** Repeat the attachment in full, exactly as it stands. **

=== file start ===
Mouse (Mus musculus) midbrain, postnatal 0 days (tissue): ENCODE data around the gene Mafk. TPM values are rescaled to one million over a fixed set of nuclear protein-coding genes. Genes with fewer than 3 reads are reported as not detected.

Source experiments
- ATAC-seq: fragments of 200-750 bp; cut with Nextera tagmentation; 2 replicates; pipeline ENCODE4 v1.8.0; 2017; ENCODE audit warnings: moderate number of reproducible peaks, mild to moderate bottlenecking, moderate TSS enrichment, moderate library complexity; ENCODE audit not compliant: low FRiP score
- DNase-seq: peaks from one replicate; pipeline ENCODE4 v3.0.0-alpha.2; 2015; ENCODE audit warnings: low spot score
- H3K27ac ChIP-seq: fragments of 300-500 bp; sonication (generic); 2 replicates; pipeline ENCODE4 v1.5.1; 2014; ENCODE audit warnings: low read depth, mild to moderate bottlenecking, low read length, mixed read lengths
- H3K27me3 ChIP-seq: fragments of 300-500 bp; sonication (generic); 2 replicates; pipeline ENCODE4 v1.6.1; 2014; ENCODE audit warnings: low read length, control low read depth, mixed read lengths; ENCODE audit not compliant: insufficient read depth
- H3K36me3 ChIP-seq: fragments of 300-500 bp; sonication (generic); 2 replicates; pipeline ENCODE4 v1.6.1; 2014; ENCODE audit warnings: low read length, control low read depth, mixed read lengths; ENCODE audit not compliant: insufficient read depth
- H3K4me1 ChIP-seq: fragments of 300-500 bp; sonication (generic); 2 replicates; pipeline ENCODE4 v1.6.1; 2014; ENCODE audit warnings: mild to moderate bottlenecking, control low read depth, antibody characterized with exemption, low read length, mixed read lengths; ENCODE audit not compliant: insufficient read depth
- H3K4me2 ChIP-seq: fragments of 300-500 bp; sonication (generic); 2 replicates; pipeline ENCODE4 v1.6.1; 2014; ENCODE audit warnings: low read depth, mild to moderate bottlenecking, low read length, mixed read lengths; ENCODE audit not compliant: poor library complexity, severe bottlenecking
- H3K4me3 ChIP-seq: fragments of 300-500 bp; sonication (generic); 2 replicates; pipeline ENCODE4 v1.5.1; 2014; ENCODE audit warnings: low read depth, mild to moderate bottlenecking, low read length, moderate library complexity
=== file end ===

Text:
Mouse (Mus musculus) midbrain, postnatal 0 days (tissue): ENCODE data around the gene Mafk. TPM values are rescaled to one million over a fixed set of nuclear protein-coding genes. Genes with fewer than 3 reads are reported as not detected.

Source experiments
- ATAC-seq: fragments of 200-750 bp; cut with Nextera tagmentation; 2 replicates; pipeline ENCODE4 v1.8.0; 2017; ENCODE audit warnings: moderate number of reproducible peaks, mild to moderate bottlenecking, moderate TSS enrichment, moderate library complexity; ENCODE audit not compliant: low FRiP score
- DNase-seq: peaks from one replicate; pipeline ENCODE4 v3.0.0-alpha.2; 2015; ENCODE audit warnings: low spot score
- H3K27ac ChIP-seq: fragments of 300-500 bp; sonication (generic); 2 replicates; pipeline ENCODE4 v1.5.1; 2014; ENCODE audit warnings: low read depth, mild to moderate bottlenecking, low read length, mixed read lengths
- H3K27me3 ChIP-seq: fragments of 300-500 bp; sonication (generic); 2 replicates; pipeline ENCODE4 v1.6.1; 2014; ENCODE audit warnings: low read length, control low read depth, mixed read lengths; ENCODE audit not compliant: insufficient read depth
- H3K36me3 ChIP-seq: fragments of 300-500 bp; sonication (generic); 2 replicates; pipeline ENCODE4 v1.6.1; 2014; ENCODE audit warnings: low read length, control low read depth, mixed read lengths; ENCODE audit not compliant: insufficient read depth
- H3K4me1 ChIP-seq: fragments of 300-500 bp; sonication (generic); 2 replicates; pipeline ENCODE4 v1.6.1; 2014; ENCODE audit warnings: mild to moderate bottlenecking, control low read depth, antibody characterized with exemption, low read length, mixed read lengths; ENCODE audit not compliant: insufficient read depth
- H3K4me2 ChIP-seq: fragments of 300-500 bp; sonication (generic); 2 replicates; pipeline ENCODE4 v1.6.1; 2014; ENCODE audit warnings: low read depth, mild to moderate bottlenecking, low read length, mixed read lengths; ENCODE audit not compliant: poor library complexity, severe bottlenecking
- H3K4me3 ChIP-seq: fragments of 300-500 bp; sonication (generic); 2 replicates; pipeline ENCODE4 v1.5.1; 2014; ENCODE audit warnings: low read depth, mild to moderate bottlenecking, low read length, moderate library complexity